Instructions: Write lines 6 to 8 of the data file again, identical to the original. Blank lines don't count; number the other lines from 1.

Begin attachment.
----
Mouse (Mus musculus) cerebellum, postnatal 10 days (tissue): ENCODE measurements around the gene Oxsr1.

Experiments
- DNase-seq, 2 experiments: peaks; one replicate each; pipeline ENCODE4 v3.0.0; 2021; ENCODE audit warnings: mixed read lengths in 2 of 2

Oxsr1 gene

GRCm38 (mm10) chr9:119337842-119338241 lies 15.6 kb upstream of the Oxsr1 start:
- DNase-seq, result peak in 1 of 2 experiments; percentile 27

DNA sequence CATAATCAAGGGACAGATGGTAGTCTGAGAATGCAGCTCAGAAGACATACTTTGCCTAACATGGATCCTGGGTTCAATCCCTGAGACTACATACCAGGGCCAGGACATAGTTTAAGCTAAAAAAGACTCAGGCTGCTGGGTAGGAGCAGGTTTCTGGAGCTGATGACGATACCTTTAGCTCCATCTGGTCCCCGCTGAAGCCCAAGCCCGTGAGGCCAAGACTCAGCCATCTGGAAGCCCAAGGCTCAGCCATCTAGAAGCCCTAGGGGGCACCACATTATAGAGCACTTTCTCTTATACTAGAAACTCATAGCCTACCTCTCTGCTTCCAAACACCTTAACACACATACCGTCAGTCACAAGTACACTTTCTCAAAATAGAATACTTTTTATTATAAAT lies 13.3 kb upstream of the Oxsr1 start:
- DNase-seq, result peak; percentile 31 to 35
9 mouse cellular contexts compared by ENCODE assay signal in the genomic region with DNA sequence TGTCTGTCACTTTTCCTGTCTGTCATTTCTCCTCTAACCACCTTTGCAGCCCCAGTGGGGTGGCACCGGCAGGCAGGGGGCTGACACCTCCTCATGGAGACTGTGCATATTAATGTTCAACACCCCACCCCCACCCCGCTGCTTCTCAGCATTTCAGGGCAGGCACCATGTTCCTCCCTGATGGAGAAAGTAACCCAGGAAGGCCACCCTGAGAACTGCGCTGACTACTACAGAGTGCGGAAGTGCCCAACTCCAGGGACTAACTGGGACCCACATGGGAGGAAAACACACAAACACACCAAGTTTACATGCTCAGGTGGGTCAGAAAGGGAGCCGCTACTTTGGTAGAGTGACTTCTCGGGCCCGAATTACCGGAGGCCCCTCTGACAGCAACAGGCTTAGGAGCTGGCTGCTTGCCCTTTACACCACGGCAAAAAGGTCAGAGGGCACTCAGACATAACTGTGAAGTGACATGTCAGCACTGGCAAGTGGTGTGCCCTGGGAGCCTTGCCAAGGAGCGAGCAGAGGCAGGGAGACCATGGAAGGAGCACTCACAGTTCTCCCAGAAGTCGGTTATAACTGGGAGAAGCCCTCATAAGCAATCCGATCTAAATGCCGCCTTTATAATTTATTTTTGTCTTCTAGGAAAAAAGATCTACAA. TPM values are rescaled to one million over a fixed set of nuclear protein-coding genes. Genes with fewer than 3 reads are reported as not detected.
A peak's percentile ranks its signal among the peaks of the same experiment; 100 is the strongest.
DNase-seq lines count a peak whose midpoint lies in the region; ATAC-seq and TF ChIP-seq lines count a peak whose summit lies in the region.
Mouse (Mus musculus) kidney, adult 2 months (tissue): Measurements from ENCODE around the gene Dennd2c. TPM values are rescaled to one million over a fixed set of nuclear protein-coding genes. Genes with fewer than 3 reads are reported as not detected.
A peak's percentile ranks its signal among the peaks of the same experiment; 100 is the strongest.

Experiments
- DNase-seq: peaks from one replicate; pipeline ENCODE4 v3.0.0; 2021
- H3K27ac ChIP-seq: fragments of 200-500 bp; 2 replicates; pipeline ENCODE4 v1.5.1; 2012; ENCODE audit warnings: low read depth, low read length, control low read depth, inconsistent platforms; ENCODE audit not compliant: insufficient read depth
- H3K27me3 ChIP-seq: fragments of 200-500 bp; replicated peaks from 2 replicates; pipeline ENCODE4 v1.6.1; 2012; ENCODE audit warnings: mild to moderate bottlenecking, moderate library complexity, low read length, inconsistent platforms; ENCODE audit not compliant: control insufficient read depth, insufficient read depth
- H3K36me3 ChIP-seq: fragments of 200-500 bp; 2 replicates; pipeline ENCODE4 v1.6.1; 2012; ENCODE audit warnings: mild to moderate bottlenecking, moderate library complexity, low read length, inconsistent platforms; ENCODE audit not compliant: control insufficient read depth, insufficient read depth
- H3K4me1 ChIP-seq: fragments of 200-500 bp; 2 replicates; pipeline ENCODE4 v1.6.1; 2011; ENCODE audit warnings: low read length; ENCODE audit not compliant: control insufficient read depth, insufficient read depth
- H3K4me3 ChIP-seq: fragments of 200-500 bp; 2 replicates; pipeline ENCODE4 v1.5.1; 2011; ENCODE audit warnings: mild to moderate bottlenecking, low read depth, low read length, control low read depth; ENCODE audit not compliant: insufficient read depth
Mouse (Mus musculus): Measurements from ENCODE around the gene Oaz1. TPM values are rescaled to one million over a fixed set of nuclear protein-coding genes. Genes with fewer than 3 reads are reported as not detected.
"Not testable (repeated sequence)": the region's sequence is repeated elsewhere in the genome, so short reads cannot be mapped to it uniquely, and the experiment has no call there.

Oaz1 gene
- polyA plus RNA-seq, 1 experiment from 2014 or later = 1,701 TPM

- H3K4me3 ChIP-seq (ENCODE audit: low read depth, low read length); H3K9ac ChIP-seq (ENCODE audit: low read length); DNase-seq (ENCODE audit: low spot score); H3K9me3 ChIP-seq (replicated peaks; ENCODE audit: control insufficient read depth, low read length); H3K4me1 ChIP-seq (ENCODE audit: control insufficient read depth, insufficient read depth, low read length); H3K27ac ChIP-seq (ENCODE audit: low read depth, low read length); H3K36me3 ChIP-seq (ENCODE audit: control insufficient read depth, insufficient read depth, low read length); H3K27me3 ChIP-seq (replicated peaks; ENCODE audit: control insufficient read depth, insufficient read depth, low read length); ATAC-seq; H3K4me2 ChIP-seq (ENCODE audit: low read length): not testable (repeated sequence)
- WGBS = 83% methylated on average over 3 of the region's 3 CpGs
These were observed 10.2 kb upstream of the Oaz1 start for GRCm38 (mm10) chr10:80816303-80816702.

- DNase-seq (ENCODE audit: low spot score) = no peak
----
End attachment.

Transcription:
- DNase-seq, result peak in 1 of 2 experiments; percentile 27

DNA sequence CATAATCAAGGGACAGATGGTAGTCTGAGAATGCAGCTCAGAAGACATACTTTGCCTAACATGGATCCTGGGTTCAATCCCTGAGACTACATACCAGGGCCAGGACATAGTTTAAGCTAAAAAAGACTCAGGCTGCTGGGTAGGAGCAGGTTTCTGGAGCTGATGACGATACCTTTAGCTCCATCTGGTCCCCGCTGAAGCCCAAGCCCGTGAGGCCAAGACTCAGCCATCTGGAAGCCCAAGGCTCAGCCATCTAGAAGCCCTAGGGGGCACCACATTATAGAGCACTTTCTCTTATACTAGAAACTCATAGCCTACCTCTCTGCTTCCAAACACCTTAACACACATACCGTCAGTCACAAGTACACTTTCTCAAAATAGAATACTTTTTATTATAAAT lies 13.3 kb upstream of the Oxsr1 start:
- DNase-seq, result peak; percentile 31 to 35